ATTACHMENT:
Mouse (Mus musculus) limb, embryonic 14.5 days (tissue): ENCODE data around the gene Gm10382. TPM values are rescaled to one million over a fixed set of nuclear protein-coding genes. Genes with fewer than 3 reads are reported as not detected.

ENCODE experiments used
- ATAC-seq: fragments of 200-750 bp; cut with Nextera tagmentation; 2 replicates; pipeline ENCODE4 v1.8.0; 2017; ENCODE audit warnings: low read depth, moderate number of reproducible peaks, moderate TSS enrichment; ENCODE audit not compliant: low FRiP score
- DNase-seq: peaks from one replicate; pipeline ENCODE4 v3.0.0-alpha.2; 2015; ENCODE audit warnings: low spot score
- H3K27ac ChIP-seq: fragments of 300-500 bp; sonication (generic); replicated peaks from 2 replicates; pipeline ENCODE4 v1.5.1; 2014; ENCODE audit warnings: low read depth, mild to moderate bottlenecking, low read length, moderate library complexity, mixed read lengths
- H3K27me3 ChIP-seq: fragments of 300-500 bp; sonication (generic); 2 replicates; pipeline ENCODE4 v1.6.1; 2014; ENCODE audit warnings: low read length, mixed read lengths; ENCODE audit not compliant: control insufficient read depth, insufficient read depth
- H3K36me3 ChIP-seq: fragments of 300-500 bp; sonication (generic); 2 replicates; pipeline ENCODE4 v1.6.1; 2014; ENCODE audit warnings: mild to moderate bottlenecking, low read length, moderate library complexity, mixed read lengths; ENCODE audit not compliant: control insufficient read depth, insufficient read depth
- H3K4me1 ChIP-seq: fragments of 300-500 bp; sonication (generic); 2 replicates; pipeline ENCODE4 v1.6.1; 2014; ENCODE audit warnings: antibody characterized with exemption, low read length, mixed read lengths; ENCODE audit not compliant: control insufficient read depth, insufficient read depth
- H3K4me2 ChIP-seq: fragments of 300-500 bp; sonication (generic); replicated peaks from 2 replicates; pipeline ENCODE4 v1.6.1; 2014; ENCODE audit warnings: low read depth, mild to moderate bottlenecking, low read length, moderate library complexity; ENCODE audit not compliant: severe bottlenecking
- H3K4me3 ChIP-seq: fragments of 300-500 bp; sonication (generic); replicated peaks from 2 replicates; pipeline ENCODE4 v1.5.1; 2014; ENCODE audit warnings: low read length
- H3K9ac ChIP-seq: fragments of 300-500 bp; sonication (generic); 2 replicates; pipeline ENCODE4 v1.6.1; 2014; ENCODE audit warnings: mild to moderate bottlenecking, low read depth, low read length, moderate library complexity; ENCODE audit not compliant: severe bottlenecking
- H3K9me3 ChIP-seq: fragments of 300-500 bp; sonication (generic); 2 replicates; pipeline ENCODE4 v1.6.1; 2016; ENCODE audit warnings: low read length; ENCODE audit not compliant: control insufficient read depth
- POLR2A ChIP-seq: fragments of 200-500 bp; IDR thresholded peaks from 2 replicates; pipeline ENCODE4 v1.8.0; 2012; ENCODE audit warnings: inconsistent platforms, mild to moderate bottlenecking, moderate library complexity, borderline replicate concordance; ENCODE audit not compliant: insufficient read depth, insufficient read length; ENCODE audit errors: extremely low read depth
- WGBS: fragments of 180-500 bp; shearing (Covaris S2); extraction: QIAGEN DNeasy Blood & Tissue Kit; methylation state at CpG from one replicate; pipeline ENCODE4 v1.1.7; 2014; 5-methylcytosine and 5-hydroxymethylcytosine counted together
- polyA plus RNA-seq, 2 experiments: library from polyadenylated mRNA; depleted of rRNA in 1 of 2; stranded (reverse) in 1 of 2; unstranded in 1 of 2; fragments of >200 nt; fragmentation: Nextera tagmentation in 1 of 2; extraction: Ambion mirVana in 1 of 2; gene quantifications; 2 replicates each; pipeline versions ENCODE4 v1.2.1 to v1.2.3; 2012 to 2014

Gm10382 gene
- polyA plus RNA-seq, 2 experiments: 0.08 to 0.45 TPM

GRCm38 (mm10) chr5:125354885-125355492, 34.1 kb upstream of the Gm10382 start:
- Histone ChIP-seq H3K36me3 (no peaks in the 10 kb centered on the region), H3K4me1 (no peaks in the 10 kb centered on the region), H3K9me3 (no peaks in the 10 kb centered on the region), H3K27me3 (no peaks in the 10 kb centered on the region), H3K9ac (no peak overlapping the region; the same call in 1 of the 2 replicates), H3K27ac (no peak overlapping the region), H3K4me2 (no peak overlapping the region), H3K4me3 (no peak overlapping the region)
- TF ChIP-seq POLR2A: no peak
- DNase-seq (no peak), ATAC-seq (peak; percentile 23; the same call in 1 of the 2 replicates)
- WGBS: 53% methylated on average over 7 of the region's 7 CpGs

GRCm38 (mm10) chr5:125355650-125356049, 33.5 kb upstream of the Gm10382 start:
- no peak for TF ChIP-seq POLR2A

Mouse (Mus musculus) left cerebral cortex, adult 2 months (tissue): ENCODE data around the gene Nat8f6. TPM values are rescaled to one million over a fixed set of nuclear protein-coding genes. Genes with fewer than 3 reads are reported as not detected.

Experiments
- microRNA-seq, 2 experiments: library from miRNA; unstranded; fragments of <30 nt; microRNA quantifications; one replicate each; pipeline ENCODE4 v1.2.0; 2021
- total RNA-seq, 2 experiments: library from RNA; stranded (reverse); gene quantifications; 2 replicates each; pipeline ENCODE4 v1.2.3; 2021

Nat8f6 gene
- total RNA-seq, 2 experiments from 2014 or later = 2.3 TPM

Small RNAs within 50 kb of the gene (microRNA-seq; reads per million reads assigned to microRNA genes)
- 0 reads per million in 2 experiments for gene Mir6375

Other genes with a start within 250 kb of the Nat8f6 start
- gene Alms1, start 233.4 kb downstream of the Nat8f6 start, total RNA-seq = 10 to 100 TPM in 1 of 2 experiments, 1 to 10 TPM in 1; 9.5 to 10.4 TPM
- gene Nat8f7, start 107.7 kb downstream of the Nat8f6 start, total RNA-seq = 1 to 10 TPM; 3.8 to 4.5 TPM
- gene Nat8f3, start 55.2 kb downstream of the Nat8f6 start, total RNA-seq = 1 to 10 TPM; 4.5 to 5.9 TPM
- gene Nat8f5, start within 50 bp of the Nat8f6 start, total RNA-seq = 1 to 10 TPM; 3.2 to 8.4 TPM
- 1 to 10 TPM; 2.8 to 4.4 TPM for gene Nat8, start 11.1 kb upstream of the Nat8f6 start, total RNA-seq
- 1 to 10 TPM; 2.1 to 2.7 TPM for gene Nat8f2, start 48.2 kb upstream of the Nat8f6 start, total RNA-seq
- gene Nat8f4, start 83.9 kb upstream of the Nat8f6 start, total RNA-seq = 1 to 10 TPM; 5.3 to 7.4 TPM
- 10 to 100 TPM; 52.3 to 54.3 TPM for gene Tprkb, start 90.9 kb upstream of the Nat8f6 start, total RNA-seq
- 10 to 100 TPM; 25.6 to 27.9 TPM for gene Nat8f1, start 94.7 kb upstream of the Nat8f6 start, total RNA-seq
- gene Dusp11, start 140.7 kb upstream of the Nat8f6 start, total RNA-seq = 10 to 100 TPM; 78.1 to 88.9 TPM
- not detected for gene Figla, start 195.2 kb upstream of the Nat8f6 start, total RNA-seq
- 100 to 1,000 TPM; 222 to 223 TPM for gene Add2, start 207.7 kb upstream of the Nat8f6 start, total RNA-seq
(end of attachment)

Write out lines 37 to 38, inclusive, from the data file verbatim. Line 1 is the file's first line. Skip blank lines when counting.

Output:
- gene Nat8f5, start within 50 bp of the Nat8f6 start, total RNA-seq = 1 to 10 TPM; 3.2 to 8.4 TPM
- 1 to 10 TPM; 2.8 to 4.4 TPM for gene Nat8, start 11.1 kb upstream of the Nat8f6 start, total RNA-seq